At this time of global economic downturn, when governments across the world and especially in developed economies are committing vast sums of public money to prevent unemployment, some money is being ear-marked to support artistic endeavour. This piece explores whether there is, or could be, a standard or model approach for engaging artists-in-residence.
Artists' residencies are not unique to the modern era. They were practised long before the development of the art market in recent centuries, and the establishment of today's global trade in artworks as portable commodities with financial value. During the artistic Renaissance in the western world, for example, artists' incomes were derived chiefly from the execution of subject- and site-specific commissions dictated by high net-worth patrons. Some such commissions involved a freelance contract between artist and patron, others involved a contract of employment: either way, artists worked at the patron's specified location and often took up residence there.
In the 17th and 18th centuries, such commissions were substantially reduced, and artists in the main became authors of self-generated works for sale. The turn of the 19th and 20th centuries saw the emergence of artists' residential colonies at, for example, Worpswede near Bremen in Germany (1889), the Woodstock area of New York State (1903), and Dartington in England (1925).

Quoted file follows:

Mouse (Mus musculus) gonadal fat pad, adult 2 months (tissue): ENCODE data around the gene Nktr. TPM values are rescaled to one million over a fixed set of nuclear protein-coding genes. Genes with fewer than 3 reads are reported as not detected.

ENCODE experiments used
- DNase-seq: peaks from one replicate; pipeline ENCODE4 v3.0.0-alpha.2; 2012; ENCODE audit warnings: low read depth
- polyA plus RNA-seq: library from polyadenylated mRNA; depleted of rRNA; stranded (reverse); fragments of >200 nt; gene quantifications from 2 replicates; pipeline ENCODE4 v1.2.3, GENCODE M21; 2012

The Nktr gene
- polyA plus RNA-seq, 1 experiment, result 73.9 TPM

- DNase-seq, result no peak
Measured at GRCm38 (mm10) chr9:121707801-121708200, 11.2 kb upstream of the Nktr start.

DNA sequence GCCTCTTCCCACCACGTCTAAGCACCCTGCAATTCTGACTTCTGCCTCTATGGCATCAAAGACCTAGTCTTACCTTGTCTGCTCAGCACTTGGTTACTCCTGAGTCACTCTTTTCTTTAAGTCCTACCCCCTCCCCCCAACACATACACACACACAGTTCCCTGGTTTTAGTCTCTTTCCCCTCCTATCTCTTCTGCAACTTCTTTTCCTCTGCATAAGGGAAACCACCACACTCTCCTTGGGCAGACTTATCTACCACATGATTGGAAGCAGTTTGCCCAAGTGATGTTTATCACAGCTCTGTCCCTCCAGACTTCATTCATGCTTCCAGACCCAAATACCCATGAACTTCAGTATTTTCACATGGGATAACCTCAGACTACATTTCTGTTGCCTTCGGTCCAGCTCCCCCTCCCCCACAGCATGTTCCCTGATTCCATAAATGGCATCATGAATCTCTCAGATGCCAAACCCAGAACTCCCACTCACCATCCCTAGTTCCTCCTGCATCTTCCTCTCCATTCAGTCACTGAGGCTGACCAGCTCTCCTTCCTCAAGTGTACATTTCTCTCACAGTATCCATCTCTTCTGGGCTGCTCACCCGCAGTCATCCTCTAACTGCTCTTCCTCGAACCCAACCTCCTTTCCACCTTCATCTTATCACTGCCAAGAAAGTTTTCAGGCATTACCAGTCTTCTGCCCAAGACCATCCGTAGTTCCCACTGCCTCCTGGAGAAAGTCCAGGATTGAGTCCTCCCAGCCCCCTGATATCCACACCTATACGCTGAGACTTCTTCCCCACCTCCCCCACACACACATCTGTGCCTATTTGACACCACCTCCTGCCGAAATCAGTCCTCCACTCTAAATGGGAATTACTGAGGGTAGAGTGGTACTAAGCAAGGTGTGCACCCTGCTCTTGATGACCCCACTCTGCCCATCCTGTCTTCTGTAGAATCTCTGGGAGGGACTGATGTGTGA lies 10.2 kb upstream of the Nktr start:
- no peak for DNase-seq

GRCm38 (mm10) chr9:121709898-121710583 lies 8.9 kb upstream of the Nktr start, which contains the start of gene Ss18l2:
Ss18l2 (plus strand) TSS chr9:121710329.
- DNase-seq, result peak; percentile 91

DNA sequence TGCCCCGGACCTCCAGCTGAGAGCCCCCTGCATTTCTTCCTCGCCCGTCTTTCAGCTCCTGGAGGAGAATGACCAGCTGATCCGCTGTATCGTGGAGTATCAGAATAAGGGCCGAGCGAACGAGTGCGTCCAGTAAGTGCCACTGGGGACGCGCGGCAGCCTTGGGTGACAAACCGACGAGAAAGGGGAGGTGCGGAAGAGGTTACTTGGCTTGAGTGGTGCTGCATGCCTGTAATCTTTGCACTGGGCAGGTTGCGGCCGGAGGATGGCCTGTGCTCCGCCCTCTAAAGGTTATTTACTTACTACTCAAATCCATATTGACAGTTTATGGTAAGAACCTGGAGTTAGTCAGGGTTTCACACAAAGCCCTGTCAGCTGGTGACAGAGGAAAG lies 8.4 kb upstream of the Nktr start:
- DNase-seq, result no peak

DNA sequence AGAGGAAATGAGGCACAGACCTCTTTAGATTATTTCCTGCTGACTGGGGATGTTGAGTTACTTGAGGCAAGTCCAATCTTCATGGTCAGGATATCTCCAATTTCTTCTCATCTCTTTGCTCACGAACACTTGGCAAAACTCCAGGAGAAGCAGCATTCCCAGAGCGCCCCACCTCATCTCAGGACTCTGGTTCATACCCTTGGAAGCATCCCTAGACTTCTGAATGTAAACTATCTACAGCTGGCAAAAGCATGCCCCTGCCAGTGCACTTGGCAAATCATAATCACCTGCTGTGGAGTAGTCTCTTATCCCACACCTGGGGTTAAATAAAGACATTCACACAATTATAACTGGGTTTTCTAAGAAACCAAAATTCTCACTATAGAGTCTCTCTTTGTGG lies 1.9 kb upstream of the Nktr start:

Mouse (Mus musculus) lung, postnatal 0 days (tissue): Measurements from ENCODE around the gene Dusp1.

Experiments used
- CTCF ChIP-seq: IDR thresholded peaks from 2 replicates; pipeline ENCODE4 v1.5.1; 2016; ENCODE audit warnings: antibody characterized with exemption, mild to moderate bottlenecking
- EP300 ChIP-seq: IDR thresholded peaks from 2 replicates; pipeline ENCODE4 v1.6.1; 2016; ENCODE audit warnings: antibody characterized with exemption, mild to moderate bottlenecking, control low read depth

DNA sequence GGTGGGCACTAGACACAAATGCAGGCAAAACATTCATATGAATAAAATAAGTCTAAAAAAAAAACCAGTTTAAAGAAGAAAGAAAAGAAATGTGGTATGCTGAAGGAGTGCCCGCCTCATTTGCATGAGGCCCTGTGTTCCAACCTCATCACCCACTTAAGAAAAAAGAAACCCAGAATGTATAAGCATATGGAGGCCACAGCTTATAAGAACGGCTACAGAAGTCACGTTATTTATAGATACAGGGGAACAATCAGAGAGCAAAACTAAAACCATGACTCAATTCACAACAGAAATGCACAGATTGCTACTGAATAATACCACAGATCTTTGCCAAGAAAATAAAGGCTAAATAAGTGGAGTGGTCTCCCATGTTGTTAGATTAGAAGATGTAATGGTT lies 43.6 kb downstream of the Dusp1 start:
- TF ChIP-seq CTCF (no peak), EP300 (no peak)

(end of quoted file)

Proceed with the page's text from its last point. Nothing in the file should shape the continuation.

In 1935 the US Government established the Federal Art Project (FAP), which was the visual element of the second of President Franklin D Roosevelt's New Deals aimed at tackling unemployment in the Depression era. Operating until 1943, FAP employed artists and paid them a basic wage to produce artworks (around 200,000 in all) for public institutions such as schools, libraries and hospitals; notably including Lee Krasner, Jackson Pollock , Mark Rothko and Willem de Kooning.
The 1960s and 70s saw the development of further residency schemes: artists were engaged to work in public institutions (such as schools, hospitals, prisons, places of religious worship, universities, galleries and museums), though not always residentially, to produce artworks stimulated by or related to the institution.